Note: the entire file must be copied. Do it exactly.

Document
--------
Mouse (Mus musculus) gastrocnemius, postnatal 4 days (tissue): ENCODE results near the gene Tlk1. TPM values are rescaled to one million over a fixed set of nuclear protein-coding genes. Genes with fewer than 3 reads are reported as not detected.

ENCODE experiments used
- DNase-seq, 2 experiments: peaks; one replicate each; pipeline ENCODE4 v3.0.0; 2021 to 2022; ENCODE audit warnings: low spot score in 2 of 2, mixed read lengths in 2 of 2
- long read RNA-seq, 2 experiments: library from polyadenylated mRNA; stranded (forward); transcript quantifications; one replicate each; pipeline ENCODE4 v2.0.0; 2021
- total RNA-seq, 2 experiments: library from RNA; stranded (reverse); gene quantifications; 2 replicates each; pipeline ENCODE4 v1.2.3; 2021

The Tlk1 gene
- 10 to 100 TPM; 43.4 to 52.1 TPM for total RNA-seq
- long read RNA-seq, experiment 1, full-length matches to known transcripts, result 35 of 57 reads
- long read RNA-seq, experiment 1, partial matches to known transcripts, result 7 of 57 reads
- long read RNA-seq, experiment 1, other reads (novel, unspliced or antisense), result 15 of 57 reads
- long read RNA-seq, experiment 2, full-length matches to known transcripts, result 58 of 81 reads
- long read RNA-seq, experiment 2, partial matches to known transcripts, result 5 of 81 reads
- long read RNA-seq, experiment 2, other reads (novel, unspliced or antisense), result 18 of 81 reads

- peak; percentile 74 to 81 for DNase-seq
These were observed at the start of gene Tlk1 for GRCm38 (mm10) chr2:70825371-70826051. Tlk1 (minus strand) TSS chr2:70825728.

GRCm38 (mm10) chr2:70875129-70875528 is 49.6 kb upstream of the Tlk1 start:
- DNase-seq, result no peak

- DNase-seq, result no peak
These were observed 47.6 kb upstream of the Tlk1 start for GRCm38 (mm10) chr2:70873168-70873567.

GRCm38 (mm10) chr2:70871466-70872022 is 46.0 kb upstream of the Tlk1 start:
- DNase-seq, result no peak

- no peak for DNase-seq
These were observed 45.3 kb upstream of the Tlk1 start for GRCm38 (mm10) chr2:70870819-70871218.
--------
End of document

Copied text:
Mouse (Mus musculus) gastrocnemius, postnatal 4 days (tissue): ENCODE results near the gene Tlk1. TPM values are rescaled to one million over a fixed set of nuclear protein-coding genes. Genes with fewer than 3 reads are reported as not detected.

ENCODE experiments used
- DNase-seq, 2 experiments: peaks; one replicate each; pipeline ENCODE4 v3.0.0; 2021 to 2022; ENCODE audit warnings: low spot score in 2 of 2, mixed read lengths in 2 of 2
- long read RNA-seq, 2 experiments: library from polyadenylated mRNA; stranded (forward); transcript quantifications; one replicate each; pipeline ENCODE4 v2.0.0; 2021
- total RNA-seq, 2 experiments: library from RNA; stranded (reverse); gene quantifications; 2 replicates each; pipeline ENCODE4 v1.2.3; 2021

The Tlk1 gene
- 10 to 100 TPM; 43.4 to 52.1 TPM for total RNA-seq
- long read RNA-seq, experiment 1, full-length matches to known transcripts, result 35 of 57 reads
- long read RNA-seq, experiment 1, partial matches to known transcripts, result 7 of 57 reads
- long read RNA-seq, experiment 1, other reads (novel, unspliced or antisense), result 15 of 57 reads
- long read RNA-seq, experiment 2, full-length matches to known transcripts, result 58 of 81 reads
- long read RNA-seq, experiment 2, partial matches to known transcripts, result 5 of 81 reads
- long read RNA-seq, experiment 2, other reads (novel, unspliced or antisense), result 18 of 81 reads

- peak; percentile 74 to 81 for DNase-seq
These were observed at the start of gene Tlk1 for GRCm38 (mm10) chr2:70825371-70826051. Tlk1 (minus strand) TSS chr2:70825728.

GRCm38 (mm10) chr2:70875129-70875528 is 49.6 kb upstream of the Tlk1 start:
- DNase-seq, result no peak

- DNase-seq, result no peak
These were observed 47.6 kb upstream of the Tlk1 start for GRCm38 (mm10) chr2:70873168-70873567.

GRCm38 (mm10) chr2:70871466-70872022 is 46.0 kb upstream of the Tlk1 start:
- DNase-seq, result no peak

- no peak for DNase-seq
These were observed 45.3 kb upstream of the Tlk1 start for GRCm38 (mm10) chr2:70870819-70871218.